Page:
Canada’s Miguasha National Park is a treasure trove of natural history, as it holds within  it priceless fossils that educate us about what was in the world millions of years ago.

Spanning more than 215 acres, the Miguasha National Park is located on the southern coast of the Gaspe peninsula in Quebec, Canada. Unlike most parks around the world, this Park is not popular for its animals, plants, birds, reptiles, amphibians, insects, or marine creatures living today. However, it is an extremely important region to trace the history of the planet’s wildlife as we know it, thanks to the fossils in this area.

On the shore of the peninsula are remarkably well-preserved fossil beds from the Devonian period (see box), from millions of years ago. From vertebrates and invertebrates (such as lobe-finned fishes) to plants, algae, and several microorganisms, the astonishing biodiversity of these fossils offers scientists much more than just a glimpse of Devonian life. Even though there are more than 50 Devonian period fossil sites across the globe, “none matches Miguasha in abundance of specimens, quality of fossil preservation and representation of evolutionary events for vertebrates”.

Discovered in 1842, the site has been of great scientific interest and significance the world over, and fossil specimens from the location were sent to museums and universities for studies. In 1999, the Park was declared a UNESCO World Heritage Site, and is considered “the world’s most outstanding illustration of the Devonian Period”.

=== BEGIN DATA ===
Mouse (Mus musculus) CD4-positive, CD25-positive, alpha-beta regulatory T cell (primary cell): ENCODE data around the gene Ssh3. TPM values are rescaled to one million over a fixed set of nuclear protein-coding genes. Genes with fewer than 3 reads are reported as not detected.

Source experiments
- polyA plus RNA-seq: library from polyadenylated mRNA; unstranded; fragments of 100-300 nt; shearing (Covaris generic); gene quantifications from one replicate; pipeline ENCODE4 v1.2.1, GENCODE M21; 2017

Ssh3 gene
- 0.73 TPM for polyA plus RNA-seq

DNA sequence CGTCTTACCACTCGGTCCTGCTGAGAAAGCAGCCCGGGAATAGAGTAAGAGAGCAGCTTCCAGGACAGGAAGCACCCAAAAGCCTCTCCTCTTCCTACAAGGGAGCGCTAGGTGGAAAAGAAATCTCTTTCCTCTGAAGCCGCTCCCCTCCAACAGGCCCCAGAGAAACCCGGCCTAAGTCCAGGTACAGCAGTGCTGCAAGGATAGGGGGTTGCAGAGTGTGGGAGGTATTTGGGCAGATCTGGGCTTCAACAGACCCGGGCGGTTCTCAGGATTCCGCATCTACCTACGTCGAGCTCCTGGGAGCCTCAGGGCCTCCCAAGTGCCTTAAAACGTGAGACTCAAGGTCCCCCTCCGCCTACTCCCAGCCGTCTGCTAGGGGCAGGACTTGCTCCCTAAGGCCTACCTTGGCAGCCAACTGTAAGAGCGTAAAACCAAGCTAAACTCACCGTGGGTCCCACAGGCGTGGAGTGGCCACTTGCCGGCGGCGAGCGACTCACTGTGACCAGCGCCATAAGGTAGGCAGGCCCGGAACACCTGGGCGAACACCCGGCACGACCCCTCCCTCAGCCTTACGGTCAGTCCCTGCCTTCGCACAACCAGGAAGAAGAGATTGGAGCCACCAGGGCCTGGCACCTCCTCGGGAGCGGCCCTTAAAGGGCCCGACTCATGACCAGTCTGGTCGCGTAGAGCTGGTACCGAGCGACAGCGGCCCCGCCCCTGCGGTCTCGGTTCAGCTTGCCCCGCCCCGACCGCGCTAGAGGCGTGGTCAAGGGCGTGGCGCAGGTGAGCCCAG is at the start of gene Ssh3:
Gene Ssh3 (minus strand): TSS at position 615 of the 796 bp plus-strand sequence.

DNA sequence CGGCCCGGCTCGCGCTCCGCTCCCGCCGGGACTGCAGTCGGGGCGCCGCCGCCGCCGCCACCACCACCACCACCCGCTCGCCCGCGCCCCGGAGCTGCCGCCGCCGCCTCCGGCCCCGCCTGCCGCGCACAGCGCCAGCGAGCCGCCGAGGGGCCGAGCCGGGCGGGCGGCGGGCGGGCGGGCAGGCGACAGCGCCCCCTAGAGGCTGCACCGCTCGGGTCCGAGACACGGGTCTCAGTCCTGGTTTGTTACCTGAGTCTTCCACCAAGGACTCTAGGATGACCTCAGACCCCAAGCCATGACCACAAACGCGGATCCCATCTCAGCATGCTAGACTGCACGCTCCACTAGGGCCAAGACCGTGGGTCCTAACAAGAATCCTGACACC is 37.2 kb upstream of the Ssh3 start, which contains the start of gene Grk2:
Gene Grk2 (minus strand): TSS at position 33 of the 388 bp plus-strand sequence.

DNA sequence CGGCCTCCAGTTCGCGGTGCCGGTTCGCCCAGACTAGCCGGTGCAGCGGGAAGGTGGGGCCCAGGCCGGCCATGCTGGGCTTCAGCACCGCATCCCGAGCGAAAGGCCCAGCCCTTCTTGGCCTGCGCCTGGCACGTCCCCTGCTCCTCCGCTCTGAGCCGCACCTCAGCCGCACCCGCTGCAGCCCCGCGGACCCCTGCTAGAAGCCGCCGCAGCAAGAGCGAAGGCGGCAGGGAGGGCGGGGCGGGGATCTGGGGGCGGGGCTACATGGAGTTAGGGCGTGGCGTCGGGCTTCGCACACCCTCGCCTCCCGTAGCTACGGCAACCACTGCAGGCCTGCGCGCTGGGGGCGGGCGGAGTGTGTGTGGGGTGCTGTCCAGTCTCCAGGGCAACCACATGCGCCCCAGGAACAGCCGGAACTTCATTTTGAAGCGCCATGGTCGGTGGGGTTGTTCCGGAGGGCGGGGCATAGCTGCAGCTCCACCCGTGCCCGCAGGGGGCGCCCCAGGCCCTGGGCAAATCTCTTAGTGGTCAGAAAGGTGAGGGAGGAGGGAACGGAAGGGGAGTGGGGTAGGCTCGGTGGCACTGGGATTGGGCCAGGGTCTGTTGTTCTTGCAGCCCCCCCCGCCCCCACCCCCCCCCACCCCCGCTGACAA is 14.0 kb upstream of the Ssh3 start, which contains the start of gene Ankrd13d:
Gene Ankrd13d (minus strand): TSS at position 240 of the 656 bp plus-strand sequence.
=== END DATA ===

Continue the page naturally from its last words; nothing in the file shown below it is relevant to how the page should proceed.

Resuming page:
Past  forward

The most important contribution of the Miguasha National Park to the study of evolution is through the largest number of and best-preserved fossil specimens of the lobe-finned fish that gave rise to the first four-legged. air-breathing, terrestrial vertebrates the tetrapods

Among the fossils that made Miguasha popular are 21 species of fish fossils. And the most significant among them? The Eusthenopteron foordi- the extinct lobe-finned fish fossil. It is this creature’s “limblike fins and two-way gills-and-lungs respiratory system that led to the present understanding of evolution from fish to four-limbed, land-dwelling vertebrates”. And not surprisingly, this specimen has been named “the Prince of Miguasha”!

Good news but…

According to the International Union for Conservation of Nature, the conservation outlook for this site has been assessed as “good” in the latest assessment cycle (2020).

In fact rigorous and continuous fieldwork and research initiatives have resulted in the discovery of new fossils and resultant inferences on how Devonian fishes and tetrapods evolved over a period of time. Though fossil sites have the potential to be disturbed or damaged by human activity, this site is “secure and well protected”. “Overall site management and protection can be rated as mostly or highly effective.”

In addition to the research initiatives. the educational outreach programmes and “interpretive facilities for visitors” too have been impressive enough to create awareness.

Picture Credit : Google 

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